Chris Strohm Washington

Cybercrime remains a growth industry.

That is the main message from former US intelligence officials, who in a report yesterday outlined scenarios for how $445 billion (R4.7 trillion) a year in trade theft due to computer hackers will worsen. They warned that financial companies, retailers and energy companies were at risk from thieves who were becoming more sophisticated at pilfering data from their servers.

The outlook “is increased losses and slower growth”, with no “credible scenario in which cybercrime losses diminish”, according to the report by the Washington-based Centre for Strategic and International Studies (CSIS).

Some of the damage will be hard to trace, such as economic downturns caused by foreign competitors selling products based on stolen designs and financial markets undermined by hackers.

“Cybercrime is here to stay,” said Stewart Baker, a lead author of the study who was general counsel for the National Security Agency in the 1990s and later an assistant secretary at the Department of Homeland Security.

“The real question is do we know what cybercrime is costing us?” he asked.

The damage done already includes 40 million people in the US having their personal information stolen within the last year and an unnamed oil company losing hundreds of millions of dollars in business opportunities when hackers obtained its oilfield exploration data, according to the report.

Network security company McAfee sponsored the report by CSIS, a non-profit Washington-based policy research organisation.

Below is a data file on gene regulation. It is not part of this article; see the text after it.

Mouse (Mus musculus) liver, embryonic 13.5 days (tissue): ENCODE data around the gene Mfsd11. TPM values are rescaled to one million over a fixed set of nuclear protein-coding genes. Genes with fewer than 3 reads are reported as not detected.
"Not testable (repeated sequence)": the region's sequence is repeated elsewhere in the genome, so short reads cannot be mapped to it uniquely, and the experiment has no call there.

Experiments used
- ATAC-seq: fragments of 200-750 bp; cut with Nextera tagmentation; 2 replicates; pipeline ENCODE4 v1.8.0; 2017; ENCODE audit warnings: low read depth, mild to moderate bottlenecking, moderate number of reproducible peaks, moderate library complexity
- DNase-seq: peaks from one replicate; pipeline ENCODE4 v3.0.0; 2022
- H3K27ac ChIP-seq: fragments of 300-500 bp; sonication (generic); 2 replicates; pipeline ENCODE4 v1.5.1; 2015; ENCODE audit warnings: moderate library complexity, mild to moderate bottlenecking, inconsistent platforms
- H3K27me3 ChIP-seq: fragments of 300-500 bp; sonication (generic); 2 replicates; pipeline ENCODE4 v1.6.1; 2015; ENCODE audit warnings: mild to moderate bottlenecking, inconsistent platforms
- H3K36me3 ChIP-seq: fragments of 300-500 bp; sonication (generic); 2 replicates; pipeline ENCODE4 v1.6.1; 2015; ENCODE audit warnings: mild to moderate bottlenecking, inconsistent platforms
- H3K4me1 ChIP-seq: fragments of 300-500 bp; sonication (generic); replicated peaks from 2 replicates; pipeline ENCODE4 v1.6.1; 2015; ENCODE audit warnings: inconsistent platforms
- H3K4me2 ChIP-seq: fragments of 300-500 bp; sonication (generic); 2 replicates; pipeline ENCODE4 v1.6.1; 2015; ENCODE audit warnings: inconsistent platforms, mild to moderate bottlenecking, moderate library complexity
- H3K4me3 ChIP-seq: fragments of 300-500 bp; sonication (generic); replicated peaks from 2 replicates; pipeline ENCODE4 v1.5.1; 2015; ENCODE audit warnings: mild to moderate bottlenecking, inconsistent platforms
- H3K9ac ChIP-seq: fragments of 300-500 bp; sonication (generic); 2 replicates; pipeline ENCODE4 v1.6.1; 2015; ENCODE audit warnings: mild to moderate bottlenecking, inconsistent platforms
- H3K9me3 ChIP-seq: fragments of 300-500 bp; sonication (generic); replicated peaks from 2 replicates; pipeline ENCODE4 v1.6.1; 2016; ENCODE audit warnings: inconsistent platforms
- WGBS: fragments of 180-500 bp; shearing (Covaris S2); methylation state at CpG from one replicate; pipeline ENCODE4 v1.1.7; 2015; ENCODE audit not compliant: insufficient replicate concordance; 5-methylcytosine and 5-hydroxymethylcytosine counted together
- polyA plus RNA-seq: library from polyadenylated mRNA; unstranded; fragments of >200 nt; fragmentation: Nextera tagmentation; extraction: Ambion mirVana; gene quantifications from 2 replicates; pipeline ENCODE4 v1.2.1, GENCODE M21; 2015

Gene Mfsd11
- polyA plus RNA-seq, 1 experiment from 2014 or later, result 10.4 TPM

The report is intended to provide a comprehensive estimate of the cost of global hacker attacks as governments and companies fight digital incursions that could have catastrophic consequences.

In an indictment last month US prosecutors accused five Chinese military hackers of stealing information from American companies that would be useful to competitors in China.

The biggest driver in the cost was stolen intellectual property, said Tom Gann, the vice-president of government relations for McAfee, a unit of chip maker Intel.

The report puts cybercrime in the context of other malicious activity, such as piracy at sea and transnational crime. It found that cybercrime costs about 0.8 percent of global gross domestic product, compared with .02 percent for maritime piracy and 1.2 percent for transnational crime. To some degree, companies and governments accepted cybercrime as a cost of doing business in the digital world, Baker said.

McAfee estimated in 2009 that companies lost more than $1 trillion through data theft and cybercrime. The company turned to CSIS to come up with a more accurate projection.

Estimates should be viewed with scepticism especially because the value of intellectual property could be exaggerated, said Jim Harper, a senior fellow with the Cato Institute, a Washington-based NGO.

“This kind of report probably obscures more than it informs,” Harper said.

Baker said CSIS used careful economic analysis and rigour to develop the cost estimate, which might be understated because many hacking attacks were not reported. – Bloomberg